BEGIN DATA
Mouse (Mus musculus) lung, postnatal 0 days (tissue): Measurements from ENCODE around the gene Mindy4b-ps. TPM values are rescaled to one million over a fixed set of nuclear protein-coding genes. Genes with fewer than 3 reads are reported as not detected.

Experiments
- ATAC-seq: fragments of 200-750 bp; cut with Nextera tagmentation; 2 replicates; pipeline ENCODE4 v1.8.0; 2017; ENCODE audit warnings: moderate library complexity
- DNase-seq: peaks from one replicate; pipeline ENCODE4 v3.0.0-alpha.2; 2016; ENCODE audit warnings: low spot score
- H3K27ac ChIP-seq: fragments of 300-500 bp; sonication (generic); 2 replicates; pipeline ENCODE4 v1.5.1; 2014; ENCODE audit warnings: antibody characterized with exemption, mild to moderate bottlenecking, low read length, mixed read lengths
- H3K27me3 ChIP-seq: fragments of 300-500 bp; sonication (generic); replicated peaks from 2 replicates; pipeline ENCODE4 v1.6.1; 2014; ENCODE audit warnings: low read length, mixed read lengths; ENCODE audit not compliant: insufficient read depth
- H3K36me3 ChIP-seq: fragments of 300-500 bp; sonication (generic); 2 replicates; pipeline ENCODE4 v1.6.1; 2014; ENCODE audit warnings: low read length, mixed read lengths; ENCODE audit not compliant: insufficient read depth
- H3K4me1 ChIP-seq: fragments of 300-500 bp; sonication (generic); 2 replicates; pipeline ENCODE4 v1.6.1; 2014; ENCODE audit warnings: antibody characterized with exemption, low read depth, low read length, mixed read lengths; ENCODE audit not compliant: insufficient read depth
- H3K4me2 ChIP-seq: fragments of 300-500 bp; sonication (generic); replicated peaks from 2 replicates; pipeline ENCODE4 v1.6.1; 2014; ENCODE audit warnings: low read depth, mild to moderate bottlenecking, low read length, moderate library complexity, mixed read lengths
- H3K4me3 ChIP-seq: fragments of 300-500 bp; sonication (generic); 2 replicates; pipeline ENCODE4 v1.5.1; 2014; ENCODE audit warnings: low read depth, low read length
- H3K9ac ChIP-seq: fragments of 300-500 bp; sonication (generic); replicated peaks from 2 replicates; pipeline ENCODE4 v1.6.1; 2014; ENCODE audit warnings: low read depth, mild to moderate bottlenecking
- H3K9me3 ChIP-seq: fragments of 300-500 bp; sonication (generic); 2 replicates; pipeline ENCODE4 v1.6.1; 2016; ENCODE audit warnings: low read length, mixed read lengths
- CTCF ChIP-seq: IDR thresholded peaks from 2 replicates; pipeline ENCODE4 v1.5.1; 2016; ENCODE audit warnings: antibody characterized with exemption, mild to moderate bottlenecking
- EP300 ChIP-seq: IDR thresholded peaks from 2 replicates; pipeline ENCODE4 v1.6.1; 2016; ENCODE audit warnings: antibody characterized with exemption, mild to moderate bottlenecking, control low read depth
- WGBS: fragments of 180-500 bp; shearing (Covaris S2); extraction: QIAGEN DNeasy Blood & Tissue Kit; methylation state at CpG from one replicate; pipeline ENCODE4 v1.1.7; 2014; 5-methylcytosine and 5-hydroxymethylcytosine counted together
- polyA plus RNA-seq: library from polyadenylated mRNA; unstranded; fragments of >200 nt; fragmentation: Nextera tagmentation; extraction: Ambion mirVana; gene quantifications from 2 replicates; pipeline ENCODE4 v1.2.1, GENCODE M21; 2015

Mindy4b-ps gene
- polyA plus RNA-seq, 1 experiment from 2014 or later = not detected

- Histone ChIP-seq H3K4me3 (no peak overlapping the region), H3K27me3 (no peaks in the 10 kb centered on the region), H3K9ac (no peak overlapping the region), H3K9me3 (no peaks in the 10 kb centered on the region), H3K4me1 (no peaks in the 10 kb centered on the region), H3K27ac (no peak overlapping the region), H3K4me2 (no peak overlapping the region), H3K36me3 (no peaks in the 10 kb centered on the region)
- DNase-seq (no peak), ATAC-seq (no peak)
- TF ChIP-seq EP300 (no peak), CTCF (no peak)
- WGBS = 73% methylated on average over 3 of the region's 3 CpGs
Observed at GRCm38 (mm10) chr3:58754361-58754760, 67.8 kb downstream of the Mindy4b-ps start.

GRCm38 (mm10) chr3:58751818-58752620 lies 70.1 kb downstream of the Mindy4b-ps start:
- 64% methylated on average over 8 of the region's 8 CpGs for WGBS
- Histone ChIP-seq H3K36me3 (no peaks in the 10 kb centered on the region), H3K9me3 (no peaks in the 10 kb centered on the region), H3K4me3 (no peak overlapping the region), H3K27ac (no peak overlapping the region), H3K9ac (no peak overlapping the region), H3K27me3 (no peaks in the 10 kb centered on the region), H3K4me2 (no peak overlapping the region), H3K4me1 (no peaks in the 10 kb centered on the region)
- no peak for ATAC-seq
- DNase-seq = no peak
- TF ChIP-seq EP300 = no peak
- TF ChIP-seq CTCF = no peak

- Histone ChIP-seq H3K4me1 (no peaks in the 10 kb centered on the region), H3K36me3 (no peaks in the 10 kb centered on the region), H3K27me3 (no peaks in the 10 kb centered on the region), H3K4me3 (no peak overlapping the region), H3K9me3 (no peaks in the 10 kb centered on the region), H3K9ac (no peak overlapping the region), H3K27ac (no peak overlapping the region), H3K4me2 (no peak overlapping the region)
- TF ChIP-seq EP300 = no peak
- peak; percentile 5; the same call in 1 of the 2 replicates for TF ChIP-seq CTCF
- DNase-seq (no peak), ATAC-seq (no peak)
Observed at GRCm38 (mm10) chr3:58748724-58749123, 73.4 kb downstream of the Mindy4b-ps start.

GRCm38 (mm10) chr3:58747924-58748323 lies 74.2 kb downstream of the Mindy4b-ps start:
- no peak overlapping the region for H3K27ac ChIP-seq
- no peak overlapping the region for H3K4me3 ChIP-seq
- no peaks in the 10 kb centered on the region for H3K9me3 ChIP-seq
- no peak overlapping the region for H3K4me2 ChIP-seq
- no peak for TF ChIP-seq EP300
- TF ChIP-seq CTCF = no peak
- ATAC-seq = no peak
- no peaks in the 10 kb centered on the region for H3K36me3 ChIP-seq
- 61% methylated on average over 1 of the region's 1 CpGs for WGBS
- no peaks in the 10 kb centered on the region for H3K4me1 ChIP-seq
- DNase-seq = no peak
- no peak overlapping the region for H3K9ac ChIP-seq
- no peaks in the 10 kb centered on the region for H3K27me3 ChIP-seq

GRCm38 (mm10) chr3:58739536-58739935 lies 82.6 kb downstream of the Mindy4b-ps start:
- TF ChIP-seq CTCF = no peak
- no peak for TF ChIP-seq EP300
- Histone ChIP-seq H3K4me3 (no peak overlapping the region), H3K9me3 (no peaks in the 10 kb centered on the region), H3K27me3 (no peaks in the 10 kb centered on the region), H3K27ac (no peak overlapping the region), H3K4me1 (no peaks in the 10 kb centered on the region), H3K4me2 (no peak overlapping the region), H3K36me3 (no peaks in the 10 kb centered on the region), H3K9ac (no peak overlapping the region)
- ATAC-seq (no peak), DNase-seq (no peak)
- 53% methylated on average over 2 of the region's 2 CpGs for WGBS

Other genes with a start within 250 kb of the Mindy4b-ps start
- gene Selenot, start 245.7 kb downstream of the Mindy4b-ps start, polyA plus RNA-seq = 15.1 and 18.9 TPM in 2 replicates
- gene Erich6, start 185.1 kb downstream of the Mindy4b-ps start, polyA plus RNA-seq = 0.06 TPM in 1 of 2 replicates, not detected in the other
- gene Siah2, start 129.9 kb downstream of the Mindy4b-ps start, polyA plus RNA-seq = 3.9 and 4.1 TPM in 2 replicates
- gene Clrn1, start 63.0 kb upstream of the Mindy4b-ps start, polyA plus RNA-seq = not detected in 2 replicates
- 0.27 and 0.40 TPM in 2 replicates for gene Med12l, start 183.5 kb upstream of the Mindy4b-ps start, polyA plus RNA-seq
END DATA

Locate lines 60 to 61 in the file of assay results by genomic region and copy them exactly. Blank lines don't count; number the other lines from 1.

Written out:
- gene Clrn1, start 63.0 kb upstream of the Mindy4b-ps start, polyA plus RNA-seq = not detected in 2 replicates
- 0.27 and 0.40 TPM in 2 replicates for gene Med12l, start 183.5 kb upstream of the Mindy4b-ps start, polyA plus RNA-seq